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ER Doctor Saw COVID-19 Devastate New York. Now, He's Doing It Again In California

Medical personnel from Riverside University Health Systems hospitals administer a coronavirus test to an individual during drive-through testing in the parking lot of Diamond Stadium on March 22 in Lake Elsinore, Calif.
Medical personnel from Riverside University Health Systems hospitals administer a coronavirus test to an individual during drive-through testing in the parking lot of Diamond Stadium on March 22 in Lake Elsinore, Calif.

Dr. Louis Tran, an emergency physician, spend much of May in New York City ICUs treating patients with COVID-19. Now, he's back at home in San Bernardino County in California, fighting the same virus on a different coast.

This week, California surpassed New York and became the state with the highest number of COVID-19 cases in the country. But the deaths are far lower, in part because the majority of new cases are young people, who are not at an increased risk of severe illness and are less likely to die from the virus, according to the Centers for Disease Control and Prevention. Gov. Gavin Newsom reimposed restrictions on some indoor businesses, including restaurants, wineries, movie theaters, family entertainment centers, zoos, museums and bars on July 13.

"It's difficult when you're just being bombarded on a daily basis," Tran says. "COVID-19 is a different animal and there's a lot of us who are wondering how it's going to look when we really get hit."

He says some of his colleagues are experiencing what he would describe as symptoms similar to PTSD.

"I've had professional colleagues tell me that they're not sure that they could handle a second wave if it would hit again," he says. "They are so overwhelmed."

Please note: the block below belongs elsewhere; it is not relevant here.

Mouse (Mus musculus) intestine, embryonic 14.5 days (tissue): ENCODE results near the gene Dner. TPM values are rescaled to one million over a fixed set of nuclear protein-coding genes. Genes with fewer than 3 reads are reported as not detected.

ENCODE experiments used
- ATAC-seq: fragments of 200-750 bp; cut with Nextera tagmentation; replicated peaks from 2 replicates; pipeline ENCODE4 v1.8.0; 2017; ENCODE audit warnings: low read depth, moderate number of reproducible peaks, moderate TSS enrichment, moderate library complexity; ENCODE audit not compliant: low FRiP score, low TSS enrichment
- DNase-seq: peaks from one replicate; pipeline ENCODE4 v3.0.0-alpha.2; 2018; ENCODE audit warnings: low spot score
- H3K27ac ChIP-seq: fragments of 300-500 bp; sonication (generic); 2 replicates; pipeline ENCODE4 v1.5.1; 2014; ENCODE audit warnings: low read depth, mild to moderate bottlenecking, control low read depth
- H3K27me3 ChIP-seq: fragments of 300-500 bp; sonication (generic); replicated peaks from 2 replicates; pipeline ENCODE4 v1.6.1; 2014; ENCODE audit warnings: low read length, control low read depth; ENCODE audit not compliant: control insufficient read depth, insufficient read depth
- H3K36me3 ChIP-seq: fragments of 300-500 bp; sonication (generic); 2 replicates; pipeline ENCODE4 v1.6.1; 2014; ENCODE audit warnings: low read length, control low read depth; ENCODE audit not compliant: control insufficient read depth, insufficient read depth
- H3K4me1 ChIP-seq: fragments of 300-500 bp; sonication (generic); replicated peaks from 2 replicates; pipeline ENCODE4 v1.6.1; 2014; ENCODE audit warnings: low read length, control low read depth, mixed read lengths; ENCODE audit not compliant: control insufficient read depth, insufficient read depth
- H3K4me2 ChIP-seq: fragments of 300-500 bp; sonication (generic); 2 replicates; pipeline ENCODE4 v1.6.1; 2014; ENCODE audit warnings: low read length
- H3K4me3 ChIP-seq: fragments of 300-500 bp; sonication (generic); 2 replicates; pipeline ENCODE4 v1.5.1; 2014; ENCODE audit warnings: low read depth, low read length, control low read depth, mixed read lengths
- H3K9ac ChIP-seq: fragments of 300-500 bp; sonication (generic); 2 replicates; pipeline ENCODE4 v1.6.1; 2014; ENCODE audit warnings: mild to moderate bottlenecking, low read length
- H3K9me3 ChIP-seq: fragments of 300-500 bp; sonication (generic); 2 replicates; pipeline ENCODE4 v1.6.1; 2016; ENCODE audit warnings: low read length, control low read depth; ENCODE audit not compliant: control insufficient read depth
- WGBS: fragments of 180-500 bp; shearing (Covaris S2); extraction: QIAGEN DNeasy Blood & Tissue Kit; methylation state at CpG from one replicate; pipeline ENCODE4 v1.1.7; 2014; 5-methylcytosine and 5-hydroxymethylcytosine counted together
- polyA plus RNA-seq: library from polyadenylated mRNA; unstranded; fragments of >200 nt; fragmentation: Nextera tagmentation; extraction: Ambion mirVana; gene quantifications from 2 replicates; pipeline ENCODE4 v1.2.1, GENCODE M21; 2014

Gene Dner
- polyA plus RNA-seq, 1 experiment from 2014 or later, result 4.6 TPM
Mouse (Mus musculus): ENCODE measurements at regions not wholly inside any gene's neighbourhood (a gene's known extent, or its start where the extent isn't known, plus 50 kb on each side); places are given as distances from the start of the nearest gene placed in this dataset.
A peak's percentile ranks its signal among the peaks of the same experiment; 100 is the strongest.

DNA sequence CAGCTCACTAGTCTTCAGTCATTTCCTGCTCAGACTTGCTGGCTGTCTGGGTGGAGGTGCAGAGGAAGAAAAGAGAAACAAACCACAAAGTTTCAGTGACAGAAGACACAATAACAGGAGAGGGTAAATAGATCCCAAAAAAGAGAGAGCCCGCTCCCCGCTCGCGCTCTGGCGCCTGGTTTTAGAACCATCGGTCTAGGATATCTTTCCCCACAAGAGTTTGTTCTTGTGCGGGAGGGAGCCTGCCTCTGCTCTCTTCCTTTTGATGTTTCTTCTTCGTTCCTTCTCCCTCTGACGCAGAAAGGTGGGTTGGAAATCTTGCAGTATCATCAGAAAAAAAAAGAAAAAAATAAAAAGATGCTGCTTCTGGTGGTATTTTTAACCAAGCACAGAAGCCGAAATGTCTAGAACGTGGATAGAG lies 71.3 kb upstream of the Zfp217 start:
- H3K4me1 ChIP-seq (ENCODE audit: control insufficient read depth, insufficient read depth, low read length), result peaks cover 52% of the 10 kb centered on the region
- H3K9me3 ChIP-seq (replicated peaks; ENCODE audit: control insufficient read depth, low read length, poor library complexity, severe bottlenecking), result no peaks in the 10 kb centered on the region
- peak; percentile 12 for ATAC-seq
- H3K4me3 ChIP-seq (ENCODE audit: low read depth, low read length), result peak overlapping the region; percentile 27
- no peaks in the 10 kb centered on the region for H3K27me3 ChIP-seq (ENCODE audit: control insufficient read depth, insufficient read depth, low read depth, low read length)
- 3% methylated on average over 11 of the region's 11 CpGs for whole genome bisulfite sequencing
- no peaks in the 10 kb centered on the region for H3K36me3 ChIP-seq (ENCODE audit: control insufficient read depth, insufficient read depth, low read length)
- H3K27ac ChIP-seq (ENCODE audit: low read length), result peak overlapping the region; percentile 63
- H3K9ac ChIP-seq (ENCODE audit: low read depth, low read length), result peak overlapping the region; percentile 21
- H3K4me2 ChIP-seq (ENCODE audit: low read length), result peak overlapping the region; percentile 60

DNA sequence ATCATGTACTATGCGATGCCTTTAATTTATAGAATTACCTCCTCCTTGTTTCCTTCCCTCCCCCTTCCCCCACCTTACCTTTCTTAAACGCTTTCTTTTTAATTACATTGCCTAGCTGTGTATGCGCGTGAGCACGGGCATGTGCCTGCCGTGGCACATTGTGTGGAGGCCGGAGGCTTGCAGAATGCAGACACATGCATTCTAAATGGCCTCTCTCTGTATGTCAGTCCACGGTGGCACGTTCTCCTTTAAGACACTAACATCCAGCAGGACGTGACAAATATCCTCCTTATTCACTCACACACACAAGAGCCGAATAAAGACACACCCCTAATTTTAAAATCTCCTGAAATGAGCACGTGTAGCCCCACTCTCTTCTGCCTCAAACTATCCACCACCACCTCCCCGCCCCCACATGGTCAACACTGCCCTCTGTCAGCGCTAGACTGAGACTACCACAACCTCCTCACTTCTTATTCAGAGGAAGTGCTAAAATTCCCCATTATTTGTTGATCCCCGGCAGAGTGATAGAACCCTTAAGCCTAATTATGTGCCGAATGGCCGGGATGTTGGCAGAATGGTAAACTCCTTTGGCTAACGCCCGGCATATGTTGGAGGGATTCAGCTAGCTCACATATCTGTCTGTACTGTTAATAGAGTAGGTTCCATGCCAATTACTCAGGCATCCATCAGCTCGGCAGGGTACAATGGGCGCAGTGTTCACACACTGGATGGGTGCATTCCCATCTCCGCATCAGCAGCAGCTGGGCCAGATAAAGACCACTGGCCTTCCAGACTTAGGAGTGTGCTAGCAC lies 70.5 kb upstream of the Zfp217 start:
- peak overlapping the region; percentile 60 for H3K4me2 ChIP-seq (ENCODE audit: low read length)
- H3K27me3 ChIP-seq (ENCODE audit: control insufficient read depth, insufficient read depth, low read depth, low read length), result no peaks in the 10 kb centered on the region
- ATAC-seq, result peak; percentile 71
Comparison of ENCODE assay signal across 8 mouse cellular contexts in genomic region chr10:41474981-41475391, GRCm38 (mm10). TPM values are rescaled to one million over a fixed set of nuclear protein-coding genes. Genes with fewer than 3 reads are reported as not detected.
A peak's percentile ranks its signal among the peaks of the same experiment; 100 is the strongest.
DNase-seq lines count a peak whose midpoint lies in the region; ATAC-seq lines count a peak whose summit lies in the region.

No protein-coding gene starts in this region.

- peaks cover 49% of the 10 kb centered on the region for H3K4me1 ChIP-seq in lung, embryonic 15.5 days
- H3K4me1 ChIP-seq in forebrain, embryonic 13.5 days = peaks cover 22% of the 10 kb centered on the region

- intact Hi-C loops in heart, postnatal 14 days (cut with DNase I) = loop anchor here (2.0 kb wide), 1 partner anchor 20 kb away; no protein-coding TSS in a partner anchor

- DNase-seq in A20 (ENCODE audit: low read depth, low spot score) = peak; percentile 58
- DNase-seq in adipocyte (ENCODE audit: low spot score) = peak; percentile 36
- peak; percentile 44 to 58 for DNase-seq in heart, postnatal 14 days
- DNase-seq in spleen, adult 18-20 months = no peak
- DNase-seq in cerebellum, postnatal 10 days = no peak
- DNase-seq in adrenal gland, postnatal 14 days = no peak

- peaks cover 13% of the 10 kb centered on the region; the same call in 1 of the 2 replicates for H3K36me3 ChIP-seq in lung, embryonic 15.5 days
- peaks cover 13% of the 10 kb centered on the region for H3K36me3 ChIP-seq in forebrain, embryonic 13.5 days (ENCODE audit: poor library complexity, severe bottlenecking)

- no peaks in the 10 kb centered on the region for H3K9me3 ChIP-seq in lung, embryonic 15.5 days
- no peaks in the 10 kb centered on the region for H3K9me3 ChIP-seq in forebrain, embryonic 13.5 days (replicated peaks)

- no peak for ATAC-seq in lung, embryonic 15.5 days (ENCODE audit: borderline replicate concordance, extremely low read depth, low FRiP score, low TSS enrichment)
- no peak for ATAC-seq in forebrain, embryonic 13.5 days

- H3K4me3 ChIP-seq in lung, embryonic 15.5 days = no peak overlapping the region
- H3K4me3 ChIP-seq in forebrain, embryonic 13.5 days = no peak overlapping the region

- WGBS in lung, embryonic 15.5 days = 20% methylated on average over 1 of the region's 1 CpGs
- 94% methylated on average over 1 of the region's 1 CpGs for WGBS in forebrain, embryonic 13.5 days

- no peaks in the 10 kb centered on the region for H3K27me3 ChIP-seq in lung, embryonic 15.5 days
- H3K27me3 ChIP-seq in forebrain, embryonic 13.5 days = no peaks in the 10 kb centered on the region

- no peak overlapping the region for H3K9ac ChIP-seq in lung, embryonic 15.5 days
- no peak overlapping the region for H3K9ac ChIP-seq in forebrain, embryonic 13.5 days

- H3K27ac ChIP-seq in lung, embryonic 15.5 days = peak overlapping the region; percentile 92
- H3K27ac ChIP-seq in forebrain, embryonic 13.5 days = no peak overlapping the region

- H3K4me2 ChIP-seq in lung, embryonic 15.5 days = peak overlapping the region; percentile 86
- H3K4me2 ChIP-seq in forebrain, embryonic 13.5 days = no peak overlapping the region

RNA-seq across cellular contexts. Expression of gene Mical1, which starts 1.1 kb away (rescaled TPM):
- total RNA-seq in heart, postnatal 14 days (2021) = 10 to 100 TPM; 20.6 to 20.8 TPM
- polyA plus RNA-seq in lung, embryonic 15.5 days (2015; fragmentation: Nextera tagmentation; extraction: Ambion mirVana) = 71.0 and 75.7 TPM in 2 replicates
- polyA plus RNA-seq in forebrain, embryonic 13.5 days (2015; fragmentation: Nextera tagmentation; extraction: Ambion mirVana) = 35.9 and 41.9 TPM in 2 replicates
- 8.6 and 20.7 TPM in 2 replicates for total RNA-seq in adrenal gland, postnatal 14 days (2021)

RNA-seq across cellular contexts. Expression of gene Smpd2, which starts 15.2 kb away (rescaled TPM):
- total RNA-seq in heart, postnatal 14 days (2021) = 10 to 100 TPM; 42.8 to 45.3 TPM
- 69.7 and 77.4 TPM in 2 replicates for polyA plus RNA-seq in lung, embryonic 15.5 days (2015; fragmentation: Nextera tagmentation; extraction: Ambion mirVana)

On Morning Edition,Tran describes what it's like for his colleagues at Arrowhead Regional Medical Center and how doctors are handling working during the pandemic.

Here are excerpts of the conversation.

On the impact the pace of work is having on him

Just because we're physicians does not make us not human. ... Obviously we're fearful of not caring for our patients but we also are concerned for our families and friends. I haven't seen my mother in months. The only time I saw her was one time when she injured her knee and I came over to examine her from a distance. But other than that I haven't seen my mother personally in months. We FaceTime. I haven't seen my friends who are older or who have significant comorbidities in a while. And I do miss them. I miss the community of people that we all need. ... It is definitely putting a stress on all of us. Our staff is short. We are asked to cover more shifts. Just the emotional and physical demands of the job itself — forget about the impact of the disease on your psyche. That itself is already putting a toll on a lot of us.

On long doctors can operate at this pace

How long can we deal with this? The short answer is as long it needed to be. The bottom line is that if there's a need, we'll be there. Someone has to be there. That's the calling of emergency medicine and we answer the call 24/7. Someone always has to be there. But it can be a little taxing on the body and soul. But we all agree that we will always be there.

Copyright 2020 NPR. To see more, visit https://www.npr.org.